It wasn't too long ago that a cup of cold coffee wasn't worth a hill of beans. But these days iced coffee is one hot brew.
"Iced coffee has completely evolved in the past decade," says Buffy Maguire, who with her husband runs two Java Beach Cafés in San Francisco and is opening a third.
Last year, the restaurant industry served up 500 million orders of iced, frozen or what are categorized as "slushy" coffee drinks, says Bonnie Riggs, restaurant industry analyst for NPD Group, a major market research firm.
That compares with 400 million in 2006, an impressive performance considering there has been an intervening recession, which typically nips at discretionary items like specialty coffee drinks.
Iced coffee drinks on today's menus involve more than just pouring regular coffee over rocks. The beans used are premium, just as with hot coffee, and there are special preparations taken to bring out the best of the flavor.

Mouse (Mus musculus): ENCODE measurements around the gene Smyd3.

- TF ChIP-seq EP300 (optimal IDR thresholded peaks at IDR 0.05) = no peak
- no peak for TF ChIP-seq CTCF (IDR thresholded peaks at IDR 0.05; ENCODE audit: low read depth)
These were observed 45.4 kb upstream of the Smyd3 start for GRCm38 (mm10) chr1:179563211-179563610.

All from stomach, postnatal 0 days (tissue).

At Java Beach, coffee is steeped overnight or sometimes longer using a coarse grain and cold water, no heat. "What that process does is there's virtually no acidic quality to the coffee. It just brings out this really caramel-y, chocolate element of the coffee that's really divine," Maguire says.
Who's selling iced coffee?
Just about everyone, from big-timers like Dunkin' Donuts, Starbucks and McDonald's to most local shops, like Java Beach. Even 7-Eleven now offers an iced coffee beverage in two flavors.
Nearly 60 percent of iced coffee is consumed at breakfast, 20 percent is treated as a snack, 13 percent of sales are for lunch and 4 percent are for dinner. Consumption is heaviest in the Northeast.
At Dunkin' Donuts, iced coffee is "fast becoming as hot, pardon the pun, as our classic cup of hot coffee," says Scott Hudler, the company's vice president of brand marketing.
Dunkin' Donuts uses a double brewing process that keeps the flavor consistent. "It's never bitter, it's not watered down," Hudler says.